The challenge of regulating care for older people in AustraliaBMJ 2001; 323 doi: https://doi.org/10.1136/bmj.323.7310.443 (Published 25 August 2001) Cite this as: BMJ 2001;323:443
- John Braithwaite, professor (email@example.com)
- Research School of Social Sciences, Australian National University, Canberra, ACT 0200, Australia
The crisis of care
From worldwide accounts in the media of the abuse and neglect of frail elderly people both in nursing homes and in community care it seems that Western governments and civil society are doing badly at meeting the challenges of caring for older people. Although horror stories provide evidence that the quantity and quality of services for frail elderly people need to improve, when they are put into historical perspective, the care of elderly people is a success story for both welfare and regulation. However, it is also one of failure for the neo-liberal policies of privatised care. (Neo-liberal policies seek to shift what were functions of the state to the private sector and the individual.) Australia provides a good example of this (box).
Care of frail elderly people in Australia
1788-1888 — The convict state: poor elderly people are incarcerated in asylums
1888-1988 — Rise of the welfare state: institutional care for elderly people becomes less prison-like
1950-1988 — Rise of the regulatory state: state government increases its role in inspecting nursing homes and setting standards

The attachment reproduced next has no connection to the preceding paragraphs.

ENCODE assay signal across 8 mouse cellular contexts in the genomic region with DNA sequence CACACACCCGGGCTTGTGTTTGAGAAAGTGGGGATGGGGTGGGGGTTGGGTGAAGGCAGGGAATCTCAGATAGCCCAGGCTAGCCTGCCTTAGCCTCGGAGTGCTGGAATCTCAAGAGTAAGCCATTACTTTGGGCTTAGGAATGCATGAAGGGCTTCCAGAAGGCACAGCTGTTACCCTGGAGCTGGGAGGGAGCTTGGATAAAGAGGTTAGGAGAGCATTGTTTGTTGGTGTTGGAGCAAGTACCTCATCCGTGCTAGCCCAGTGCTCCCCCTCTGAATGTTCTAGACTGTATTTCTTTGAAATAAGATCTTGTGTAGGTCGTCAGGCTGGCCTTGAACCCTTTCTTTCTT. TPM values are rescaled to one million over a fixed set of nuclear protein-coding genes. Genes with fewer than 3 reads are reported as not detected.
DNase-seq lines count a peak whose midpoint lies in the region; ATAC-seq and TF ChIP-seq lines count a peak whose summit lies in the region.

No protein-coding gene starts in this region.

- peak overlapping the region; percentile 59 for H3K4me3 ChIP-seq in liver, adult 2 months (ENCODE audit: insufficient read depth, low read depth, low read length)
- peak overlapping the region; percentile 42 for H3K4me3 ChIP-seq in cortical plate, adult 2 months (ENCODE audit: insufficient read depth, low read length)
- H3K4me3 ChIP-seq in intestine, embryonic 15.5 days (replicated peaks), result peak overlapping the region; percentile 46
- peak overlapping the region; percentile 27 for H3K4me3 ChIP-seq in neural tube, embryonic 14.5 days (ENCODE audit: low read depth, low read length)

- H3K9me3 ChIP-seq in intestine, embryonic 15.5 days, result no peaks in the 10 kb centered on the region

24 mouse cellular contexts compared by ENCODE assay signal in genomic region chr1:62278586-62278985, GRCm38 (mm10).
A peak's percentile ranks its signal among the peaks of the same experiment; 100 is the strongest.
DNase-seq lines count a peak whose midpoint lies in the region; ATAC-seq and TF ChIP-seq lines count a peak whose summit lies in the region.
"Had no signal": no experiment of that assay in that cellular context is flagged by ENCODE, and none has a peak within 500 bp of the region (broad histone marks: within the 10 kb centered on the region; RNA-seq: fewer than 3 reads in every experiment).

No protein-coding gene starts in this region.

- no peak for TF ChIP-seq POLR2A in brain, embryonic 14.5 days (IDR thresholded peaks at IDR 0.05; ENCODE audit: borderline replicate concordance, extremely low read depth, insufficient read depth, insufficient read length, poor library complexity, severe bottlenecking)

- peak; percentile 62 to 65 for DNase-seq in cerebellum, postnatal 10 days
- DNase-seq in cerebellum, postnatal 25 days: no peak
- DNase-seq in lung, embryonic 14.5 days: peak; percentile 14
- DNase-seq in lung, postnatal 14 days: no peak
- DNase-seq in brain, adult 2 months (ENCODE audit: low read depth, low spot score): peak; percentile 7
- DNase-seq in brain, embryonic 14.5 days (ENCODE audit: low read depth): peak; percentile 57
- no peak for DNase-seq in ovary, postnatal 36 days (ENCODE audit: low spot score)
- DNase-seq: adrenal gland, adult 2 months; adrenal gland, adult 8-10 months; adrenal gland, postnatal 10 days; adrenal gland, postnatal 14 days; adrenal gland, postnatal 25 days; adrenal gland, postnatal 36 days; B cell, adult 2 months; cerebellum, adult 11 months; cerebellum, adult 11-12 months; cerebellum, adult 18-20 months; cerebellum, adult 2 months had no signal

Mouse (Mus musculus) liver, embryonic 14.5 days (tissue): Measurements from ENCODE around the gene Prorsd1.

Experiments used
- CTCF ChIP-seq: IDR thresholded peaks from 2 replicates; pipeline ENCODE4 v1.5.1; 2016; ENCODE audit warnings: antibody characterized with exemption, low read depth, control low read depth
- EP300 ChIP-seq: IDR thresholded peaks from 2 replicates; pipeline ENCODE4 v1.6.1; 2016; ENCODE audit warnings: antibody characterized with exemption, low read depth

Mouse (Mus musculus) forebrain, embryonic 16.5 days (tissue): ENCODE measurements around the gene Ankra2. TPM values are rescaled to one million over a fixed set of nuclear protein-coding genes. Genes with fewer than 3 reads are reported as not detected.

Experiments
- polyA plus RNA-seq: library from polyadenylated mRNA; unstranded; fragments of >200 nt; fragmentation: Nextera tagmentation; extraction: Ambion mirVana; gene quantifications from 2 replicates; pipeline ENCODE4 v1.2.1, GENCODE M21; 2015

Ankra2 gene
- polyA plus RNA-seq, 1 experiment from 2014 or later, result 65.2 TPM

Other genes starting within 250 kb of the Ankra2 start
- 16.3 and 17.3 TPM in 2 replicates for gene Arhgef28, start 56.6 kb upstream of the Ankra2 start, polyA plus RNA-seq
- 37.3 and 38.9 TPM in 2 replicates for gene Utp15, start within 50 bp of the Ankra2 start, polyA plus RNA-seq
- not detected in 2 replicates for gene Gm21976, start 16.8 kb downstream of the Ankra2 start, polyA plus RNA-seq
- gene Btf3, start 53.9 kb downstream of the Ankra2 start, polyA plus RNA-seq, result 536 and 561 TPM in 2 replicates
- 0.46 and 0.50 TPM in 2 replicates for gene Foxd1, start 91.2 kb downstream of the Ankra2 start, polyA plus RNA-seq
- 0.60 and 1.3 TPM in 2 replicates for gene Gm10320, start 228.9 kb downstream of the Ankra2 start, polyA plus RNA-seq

1988-1996 — Takeover of the regulatory state: Commonwealth government takes over and standards shift towards evaluating outcomes for residents; there is also a shift towards providing care at home and in the community
1996-2000 — Deregulation: experiments in deregulation and privatisation of care of elderly people
Before the welfare state existed in the West, families who were financially comfortable cared for their older relatives at home, often with love and with the responsive support of the family doctor; there was, however, often a cost to women who bore the burden of care. In some cases there was domestic neglect and abuse. Elderly people who were destitute were systematically neglected and abused during their incarceration in asylums. In Australia, poor elderly people …
Log in using your username and password
Log in through your institution
Register for a free trial to thebmj.com to receive unlimited access to all content on thebmj.com for 14 days.
Sign up for a free trial